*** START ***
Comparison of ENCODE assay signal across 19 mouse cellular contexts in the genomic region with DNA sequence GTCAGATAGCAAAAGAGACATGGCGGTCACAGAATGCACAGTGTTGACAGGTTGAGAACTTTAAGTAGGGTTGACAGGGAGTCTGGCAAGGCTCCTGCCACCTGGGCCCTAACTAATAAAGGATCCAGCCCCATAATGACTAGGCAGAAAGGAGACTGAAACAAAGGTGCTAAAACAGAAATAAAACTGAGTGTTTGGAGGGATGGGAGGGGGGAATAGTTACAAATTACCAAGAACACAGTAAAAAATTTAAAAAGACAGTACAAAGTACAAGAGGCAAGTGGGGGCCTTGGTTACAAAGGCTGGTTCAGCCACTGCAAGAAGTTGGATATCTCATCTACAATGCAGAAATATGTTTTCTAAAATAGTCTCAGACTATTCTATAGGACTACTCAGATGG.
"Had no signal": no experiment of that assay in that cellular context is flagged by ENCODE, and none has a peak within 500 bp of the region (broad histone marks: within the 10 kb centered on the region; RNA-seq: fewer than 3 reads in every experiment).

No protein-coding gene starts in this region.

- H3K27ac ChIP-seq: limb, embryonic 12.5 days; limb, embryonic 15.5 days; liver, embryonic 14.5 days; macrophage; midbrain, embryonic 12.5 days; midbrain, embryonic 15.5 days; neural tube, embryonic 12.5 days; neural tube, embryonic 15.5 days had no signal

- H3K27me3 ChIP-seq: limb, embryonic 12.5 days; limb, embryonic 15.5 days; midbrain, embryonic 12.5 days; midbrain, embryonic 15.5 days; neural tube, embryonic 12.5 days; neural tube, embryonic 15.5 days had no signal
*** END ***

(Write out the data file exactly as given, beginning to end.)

Comparison of ENCODE assay signal across 19 mouse cellular contexts in the genomic region with DNA sequence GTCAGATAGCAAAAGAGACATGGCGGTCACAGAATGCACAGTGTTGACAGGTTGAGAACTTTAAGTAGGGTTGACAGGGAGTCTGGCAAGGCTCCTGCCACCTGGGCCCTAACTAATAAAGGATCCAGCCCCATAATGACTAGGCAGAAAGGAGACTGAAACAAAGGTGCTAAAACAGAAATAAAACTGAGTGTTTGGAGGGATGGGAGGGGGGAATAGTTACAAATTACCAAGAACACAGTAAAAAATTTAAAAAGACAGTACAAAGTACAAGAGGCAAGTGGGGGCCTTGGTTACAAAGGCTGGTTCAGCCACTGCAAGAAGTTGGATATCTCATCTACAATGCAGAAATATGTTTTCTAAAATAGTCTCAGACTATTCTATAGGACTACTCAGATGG.
"Had no signal": no experiment of that assay in that cellular context is flagged by ENCODE, and none has a peak within 500 bp of the region (broad histone marks: within the 10 kb centered on the region; RNA-seq: fewer than 3 reads in every experiment).

No protein-coding gene starts in this region.

- H3K27ac ChIP-seq: limb, embryonic 12.5 days; limb, embryonic 15.5 days; liver, embryonic 14.5 days; macrophage; midbrain, embryonic 12.5 days; midbrain, embryonic 15.5 days; neural tube, embryonic 12.5 days; neural tube, embryonic 15.5 days had no signal

- H3K27me3 ChIP-seq: limb, embryonic 12.5 days; limb, embryonic 15.5 days; midbrain, embryonic 12.5 days; midbrain, embryonic 15.5 days; neural tube, embryonic 12.5 days; neural tube, embryonic 15.5 days had no signal